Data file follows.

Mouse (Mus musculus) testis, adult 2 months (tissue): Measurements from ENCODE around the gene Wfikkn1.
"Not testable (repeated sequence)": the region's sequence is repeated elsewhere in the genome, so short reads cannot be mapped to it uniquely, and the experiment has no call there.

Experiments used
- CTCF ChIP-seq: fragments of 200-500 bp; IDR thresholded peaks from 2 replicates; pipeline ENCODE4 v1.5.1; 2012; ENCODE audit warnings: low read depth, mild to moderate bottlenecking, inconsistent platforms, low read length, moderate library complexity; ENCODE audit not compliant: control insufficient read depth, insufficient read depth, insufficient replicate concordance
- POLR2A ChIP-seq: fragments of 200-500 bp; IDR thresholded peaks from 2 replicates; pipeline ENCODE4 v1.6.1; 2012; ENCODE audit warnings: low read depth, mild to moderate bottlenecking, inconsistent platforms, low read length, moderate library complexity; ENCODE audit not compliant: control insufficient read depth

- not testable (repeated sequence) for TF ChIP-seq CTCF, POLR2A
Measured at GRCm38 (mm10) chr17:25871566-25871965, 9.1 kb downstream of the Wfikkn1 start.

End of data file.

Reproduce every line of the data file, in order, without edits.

Mouse (Mus musculus) testis, adult 2 months (tissue): Measurements from ENCODE around the gene Wfikkn1.
"Not testable (repeated sequence)": the region's sequence is repeated elsewhere in the genome, so short reads cannot be mapped to it uniquely, and the experiment has no call there.

Experiments used
- CTCF ChIP-seq: fragments of 200-500 bp; IDR thresholded peaks from 2 replicates; pipeline ENCODE4 v1.5.1; 2012; ENCODE audit warnings: low read depth, mild to moderate bottlenecking, inconsistent platforms, low read length, moderate library complexity; ENCODE audit not compliant: control insufficient read depth, insufficient read depth, insufficient replicate concordance
- POLR2A ChIP-seq: fragments of 200-500 bp; IDR thresholded peaks from 2 replicates; pipeline ENCODE4 v1.6.1; 2012; ENCODE audit warnings: low read depth, mild to moderate bottlenecking, inconsistent platforms, low read length, moderate library complexity; ENCODE audit not compliant: control insufficient read depth

- not testable (repeated sequence) for TF ChIP-seq CTCF, POLR2A
Measured at GRCm38 (mm10) chr17:25871566-25871965, 9.1 kb downstream of the Wfikkn1 start.